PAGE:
Recalibrating Our Compass

David Ruis, Sep 08, 2021, 5:07 PM
David Ruis National Director
Copy of Copy of “it is not so much a matter of charity as an essential demand of justice.”.jpg

As we all step into another fall season, may I suggest that our current moment has given us a couple of unexpected gifts as we lean into discerning our next steps locally, regionally and nationally?

A pesky little virus continues to throw a governor on the speedy and pretty predictable rhythms of life we had been so accustomed to, refusing to stop pumping the brakes; and the relentless undulations of climate change, political and cultural shifts have left us unsettled and uncertain.

Gifts? I actually do think so.

I have been revisiting a pivotal thought embedded in the heart of Jesus' classic Sermon on the Mount of late. Given that our National Motto - our compass as we call it -  is anchored to this text, it seemed prudent to be meditating, contemplating and studying it a bit more. The more I have, the more I'm convinced there is an invitation here for all of us to reflect; examine; repent.

Here's how the Message translation captures it:

Steep your life in God-reality, God-initiative, God-provisions.

Don't worry about missing out.

You'll find all your everyday human concerns will be met.

Give your entire attention to what God is doing right now, and don't get worked up about what may or may not happen tomorrow. God will help you deal with whatever hard things come up when the time comes.

Matthew 6:33-34

(italics mine)

Don't worry about missing out. Ouch. To be truthful, this fear lurks just under the surface for me. Perhaps you too. FOMO is a real thing. The Urban Dictionary defines it as "anxiety that an exciting or interesting event may currently be happening elsewhere, often aroused by posts seen on social media." In the church we are certainly not immune. In fact, we may be more susceptible and vulnerable to this kind of thing than we want to admit.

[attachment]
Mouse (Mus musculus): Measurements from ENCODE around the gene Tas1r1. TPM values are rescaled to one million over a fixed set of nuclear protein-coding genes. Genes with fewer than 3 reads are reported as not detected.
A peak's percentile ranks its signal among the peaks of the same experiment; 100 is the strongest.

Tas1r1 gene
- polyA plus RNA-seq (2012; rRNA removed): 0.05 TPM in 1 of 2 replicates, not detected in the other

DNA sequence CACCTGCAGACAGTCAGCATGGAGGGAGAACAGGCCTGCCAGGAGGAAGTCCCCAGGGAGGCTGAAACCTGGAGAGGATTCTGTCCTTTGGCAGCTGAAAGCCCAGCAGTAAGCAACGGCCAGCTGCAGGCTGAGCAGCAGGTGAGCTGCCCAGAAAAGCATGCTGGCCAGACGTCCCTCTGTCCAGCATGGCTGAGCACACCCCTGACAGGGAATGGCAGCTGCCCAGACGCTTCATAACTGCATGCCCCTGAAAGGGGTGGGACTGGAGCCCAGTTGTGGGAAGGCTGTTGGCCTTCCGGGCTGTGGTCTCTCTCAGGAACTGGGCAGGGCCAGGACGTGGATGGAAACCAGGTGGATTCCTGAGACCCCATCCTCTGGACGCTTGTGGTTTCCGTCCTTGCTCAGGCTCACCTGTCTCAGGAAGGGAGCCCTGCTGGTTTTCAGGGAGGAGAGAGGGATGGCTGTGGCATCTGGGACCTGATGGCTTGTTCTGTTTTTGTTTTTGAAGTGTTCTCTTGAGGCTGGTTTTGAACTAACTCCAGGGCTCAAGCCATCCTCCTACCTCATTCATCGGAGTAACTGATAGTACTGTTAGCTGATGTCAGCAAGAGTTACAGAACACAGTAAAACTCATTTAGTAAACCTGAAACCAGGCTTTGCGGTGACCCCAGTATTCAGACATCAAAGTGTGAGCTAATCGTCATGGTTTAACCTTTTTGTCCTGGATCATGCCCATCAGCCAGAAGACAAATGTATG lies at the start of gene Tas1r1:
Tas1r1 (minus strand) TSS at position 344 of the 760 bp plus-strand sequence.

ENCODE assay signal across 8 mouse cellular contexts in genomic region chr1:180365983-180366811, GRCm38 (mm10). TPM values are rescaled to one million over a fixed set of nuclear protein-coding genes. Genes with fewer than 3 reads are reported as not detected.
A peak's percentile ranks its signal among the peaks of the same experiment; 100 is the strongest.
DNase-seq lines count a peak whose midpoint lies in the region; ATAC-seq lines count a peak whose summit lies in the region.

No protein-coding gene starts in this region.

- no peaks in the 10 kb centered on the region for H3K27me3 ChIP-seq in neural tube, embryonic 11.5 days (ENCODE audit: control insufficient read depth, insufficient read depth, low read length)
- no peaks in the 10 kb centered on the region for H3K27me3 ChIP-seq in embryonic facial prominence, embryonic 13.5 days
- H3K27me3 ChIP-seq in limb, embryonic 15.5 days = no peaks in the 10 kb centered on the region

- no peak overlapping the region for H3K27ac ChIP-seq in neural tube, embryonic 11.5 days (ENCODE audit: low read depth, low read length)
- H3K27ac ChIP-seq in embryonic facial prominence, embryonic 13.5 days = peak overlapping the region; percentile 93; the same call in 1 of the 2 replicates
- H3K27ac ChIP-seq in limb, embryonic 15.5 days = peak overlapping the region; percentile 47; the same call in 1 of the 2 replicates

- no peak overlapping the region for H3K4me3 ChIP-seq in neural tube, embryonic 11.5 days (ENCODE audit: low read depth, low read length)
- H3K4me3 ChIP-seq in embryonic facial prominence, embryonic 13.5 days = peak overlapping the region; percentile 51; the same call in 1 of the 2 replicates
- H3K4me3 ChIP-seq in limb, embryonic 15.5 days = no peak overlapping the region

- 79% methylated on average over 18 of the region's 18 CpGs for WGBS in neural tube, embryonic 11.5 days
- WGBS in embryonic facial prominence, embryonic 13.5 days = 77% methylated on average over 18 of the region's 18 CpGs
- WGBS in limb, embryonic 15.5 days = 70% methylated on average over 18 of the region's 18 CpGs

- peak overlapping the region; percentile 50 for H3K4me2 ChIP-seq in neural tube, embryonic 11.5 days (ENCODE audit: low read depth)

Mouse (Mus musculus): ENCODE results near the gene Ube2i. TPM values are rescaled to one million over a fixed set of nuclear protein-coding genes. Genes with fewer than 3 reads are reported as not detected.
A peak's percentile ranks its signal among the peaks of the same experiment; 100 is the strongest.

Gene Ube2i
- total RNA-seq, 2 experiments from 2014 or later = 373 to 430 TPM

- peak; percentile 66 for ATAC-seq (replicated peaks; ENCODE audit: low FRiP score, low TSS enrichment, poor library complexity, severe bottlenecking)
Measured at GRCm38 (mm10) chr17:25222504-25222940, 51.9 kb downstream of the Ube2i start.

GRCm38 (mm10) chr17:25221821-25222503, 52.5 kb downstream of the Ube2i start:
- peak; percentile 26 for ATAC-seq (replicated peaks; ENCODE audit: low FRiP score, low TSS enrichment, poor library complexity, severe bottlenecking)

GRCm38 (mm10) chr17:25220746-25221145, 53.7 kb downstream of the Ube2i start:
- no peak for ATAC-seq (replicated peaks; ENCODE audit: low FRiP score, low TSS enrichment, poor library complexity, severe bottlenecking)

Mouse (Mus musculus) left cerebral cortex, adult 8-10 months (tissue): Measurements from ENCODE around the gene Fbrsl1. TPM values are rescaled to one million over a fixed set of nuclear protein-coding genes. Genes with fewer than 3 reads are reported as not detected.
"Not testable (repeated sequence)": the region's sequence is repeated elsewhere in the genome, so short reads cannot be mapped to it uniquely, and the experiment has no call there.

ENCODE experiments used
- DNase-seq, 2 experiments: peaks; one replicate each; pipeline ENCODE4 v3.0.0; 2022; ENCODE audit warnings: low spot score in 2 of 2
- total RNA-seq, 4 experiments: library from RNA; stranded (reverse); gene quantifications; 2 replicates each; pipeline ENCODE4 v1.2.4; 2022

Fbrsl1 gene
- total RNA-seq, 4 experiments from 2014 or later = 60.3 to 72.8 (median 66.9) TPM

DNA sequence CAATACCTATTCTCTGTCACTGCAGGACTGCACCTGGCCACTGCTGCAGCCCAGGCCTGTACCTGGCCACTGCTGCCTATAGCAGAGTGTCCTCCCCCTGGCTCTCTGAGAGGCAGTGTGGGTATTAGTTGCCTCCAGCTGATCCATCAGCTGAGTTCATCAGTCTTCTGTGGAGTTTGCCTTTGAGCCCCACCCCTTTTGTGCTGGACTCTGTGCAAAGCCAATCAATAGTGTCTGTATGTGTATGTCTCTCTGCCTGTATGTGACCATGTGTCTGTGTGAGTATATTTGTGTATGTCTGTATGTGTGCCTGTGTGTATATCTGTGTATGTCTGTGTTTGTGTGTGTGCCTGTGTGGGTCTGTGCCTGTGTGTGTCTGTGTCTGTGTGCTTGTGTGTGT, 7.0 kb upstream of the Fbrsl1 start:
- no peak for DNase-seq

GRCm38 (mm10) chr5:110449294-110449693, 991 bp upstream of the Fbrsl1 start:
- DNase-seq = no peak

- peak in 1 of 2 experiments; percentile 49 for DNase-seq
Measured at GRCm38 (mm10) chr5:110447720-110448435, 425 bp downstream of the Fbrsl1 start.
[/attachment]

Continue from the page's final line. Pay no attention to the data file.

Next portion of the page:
It cripples. It clouds discernment. It impacts posture - the way we lead. It corrupts theology.

Seek first the kingdom. Righteousness. Justice. Let everything be added from here. The Jesus way.

Give your entire attention to what God is doing right now. So much of the way we have been equipped to lead is steeped in projection. Thinking ahead. Way ahead. Though we must not fall prey to the reaction of "throwing the baby out with the bath water", this time may be an invitation for us to recapture something pretty central to what it means to follow Jesus and have the ways of His kingdom be our North Star. What do we see the Father doing - right now? Not missing the current moment as we lean into the next step, or being so focused on what (we hope) is coming that we miss the beauty - the challenge - the peace that is right in our face. Even when it's hard. Now. The kingdom is upon us. It is at hand. So reach. Repent. Believe.

In regards to giving articulation to what the Spirit is leading us into as a National Family over the last seven years, we have preferred the metaphor of a "compass" over that of trying to craft a vision statement and all that that entails. I think this is holding us in good stead for this season. We also have often used the phrase over the last years that we are moving "step by step."

Given this approach we have taken, I was pretty delighted to recently come across an article penned by Curtis Chang, a consulting professor in innovation and organization at Duke Divinity School and a senior fellow at Fuller Theological Seminary. In talking about the compass metaphor he says: